Gift-giving can sometimes turn a blessing into a quandary.

The more we have, the more we have. That’s hardly a problem. However, Christmastime leads me to ponder how to temper abundance with thoughtful gift-giving. There are options that provide the ability to emphasize personal growth, philanthropy, spirituality and other values.

When I was growing up, one of my Christmas gifts was money for adopt-a-family items. We were expected to select what items we’d buy and for whom. Our mother then took us shopping for the gifts, which we were to find, purchase, wrap and ensure were properly delivered.

I have continued this tradition with my daughter, Zoey, who’s now 13. Unfortunately, many families in our metro area continue to lack the means to provide gifts and other holiday and winter items at this time of year.

You can help families during the holiday season by donating to the Northeast Iowa Food Bank ( or through your congregation. (If your community doesn’t publicly sponsor an adopt-a-family project, your clergy is likely still aware of unmet needs in your community.)

Giving the gift of selecting donations to others through charities like Heifer International ( and Plan International USA ( is fun and informative.

Each offers ways to donate things like farm animals, mosquito nets, Bibles and educational opportunities to children and families in impoverished areas worldwide. Included with the gift are stories of those helped and updates on a donation’s impact. Gifts start at about $10.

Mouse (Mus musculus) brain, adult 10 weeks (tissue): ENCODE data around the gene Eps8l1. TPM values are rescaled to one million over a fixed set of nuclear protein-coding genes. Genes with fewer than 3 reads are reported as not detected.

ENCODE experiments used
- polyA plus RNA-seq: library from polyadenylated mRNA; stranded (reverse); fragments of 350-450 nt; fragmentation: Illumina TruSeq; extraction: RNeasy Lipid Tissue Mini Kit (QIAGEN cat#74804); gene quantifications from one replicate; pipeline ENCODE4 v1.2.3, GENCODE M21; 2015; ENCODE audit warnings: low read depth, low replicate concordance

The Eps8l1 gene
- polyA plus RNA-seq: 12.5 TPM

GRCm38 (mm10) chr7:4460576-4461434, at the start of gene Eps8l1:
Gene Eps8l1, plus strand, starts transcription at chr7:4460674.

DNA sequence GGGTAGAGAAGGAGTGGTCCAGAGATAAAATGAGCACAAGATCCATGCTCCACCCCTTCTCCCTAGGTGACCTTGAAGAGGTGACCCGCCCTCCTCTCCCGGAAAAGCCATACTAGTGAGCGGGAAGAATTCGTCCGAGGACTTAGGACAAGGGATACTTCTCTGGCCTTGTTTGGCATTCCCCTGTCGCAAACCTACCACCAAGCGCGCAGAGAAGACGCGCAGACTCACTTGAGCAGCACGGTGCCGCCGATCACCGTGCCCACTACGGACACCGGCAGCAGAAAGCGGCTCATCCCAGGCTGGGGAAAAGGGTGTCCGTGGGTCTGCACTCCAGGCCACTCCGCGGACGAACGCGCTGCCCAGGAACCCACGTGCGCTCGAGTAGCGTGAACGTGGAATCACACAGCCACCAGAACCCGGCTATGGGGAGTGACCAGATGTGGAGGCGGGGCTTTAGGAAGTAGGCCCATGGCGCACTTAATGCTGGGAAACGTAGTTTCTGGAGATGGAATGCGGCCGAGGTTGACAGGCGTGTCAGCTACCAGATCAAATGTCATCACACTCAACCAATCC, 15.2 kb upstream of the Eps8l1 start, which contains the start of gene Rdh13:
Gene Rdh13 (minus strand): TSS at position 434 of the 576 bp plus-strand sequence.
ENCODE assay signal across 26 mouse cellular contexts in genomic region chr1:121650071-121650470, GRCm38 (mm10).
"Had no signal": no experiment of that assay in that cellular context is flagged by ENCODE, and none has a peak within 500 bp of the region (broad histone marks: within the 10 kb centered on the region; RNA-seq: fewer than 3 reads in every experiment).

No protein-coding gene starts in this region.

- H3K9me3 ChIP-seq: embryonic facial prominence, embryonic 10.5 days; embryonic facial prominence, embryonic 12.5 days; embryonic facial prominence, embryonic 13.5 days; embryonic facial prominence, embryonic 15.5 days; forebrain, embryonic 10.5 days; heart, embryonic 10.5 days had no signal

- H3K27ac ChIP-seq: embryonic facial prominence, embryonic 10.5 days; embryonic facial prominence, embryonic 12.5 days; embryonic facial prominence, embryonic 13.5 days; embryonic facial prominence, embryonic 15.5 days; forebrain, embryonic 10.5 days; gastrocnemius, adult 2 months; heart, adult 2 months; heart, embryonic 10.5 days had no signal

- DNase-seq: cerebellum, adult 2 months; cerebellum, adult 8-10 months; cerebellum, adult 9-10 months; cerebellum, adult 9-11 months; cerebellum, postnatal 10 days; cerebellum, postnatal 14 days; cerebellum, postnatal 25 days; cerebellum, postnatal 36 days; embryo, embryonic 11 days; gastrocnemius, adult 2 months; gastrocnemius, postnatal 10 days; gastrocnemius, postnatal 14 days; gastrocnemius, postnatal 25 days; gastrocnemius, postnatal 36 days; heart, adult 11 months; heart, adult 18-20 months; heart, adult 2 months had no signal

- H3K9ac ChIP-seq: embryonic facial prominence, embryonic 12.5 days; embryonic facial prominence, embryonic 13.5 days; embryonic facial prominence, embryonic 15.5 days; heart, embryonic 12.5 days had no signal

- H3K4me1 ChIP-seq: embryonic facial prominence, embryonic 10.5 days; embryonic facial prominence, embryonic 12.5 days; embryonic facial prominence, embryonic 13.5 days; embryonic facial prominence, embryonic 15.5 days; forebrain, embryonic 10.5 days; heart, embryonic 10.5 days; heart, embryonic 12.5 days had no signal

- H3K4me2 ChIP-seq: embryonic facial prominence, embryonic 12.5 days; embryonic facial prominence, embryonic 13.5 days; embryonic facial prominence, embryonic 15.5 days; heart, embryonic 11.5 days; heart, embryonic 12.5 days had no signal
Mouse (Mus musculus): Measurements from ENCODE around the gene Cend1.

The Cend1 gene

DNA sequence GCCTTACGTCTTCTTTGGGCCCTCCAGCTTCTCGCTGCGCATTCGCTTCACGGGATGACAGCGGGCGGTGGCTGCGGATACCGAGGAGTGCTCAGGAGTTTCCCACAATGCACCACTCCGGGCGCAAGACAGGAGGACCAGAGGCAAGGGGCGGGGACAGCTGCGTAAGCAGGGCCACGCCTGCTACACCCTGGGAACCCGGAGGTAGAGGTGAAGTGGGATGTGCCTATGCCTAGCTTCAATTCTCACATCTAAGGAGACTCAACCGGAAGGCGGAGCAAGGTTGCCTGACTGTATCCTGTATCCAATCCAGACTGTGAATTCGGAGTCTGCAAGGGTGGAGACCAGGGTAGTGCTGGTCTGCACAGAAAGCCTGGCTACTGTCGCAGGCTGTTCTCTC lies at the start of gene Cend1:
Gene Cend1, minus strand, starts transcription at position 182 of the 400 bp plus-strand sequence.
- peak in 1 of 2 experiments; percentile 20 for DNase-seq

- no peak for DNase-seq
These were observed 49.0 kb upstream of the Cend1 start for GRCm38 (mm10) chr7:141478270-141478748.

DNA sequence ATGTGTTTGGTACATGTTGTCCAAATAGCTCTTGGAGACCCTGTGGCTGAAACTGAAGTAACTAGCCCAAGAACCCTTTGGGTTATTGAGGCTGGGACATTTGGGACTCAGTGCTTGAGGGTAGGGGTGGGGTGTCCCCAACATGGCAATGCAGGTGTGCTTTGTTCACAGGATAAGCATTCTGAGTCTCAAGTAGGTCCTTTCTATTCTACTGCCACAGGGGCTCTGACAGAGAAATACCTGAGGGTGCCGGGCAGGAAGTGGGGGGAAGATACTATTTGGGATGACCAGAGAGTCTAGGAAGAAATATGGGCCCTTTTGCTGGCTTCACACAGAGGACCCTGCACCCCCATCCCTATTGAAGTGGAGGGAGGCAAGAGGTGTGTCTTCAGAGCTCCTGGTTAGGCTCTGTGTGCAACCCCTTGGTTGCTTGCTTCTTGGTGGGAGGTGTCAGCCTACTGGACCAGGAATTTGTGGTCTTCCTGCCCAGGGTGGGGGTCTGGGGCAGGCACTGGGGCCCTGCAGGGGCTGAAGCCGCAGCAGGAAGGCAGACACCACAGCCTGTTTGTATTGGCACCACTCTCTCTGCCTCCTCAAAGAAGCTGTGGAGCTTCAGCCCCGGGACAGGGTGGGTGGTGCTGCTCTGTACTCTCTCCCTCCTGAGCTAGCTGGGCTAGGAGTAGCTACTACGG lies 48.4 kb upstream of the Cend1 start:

It’s also possible to give the gift of volunteering. For example, my friend Angela organized an opportunity for our group of friends to volunteer for a charity at Christmas time. Our close-knit circle enjoys such activities, but we don’t take the time to arrange the details. Angela did the research, the scheduling and organizing, making it possible for the rest of us to simply show up. It was a real treat and very much appreciated.

You can do the same for your loved ones and perhaps make it a Christmas tradition. Volunteer Center of Cedar Valley ( offers the most complete list of opportunities to help within the metro area, from delivering meals to homebound senior citizens to serving as bell ringers for the Salvation Army. offers a curated selection of artisan-crafted goods from across the globe. The company’s mission is to help individuals and communities work toward lasting changes by altering systems and cycles that perpetuate poverty and economic disparity around the world.

To avoid bureaucracy and red tape, Accompany ensures its merchandise meets the standards in at least one of three areas: artisan made; fair trade (either certified or based on Accompany criteria); and/or supportive of humanitarian and philanthropic causes.

The goal is to bring together “human impact and fashion impact … to create feel-good goods through a look-good lens.”

Each item includes its backstory, allowing shoppers to select items that may carry a deeper meaning for the recipient.

One of my favorite ways to shift focus from “more stuff” is to give gifts that provide an experience.

For inspiration, go to and search the keyword “Experiences” (make sure you indicate your desired geographic area). Options include everything from learning a new language to dance classes, meals and even opportunities to do a ride-along in a race car.

In addition, Cloud 9 Living ( provides direct connections to a curated array of adventure-related activities like zip-lining, skydiving and flying lessons. The service offers thousands of gift options that don’t expire, with free returns and exchanges.

Golden writes The Courier’s weekly faith and values column. Email her at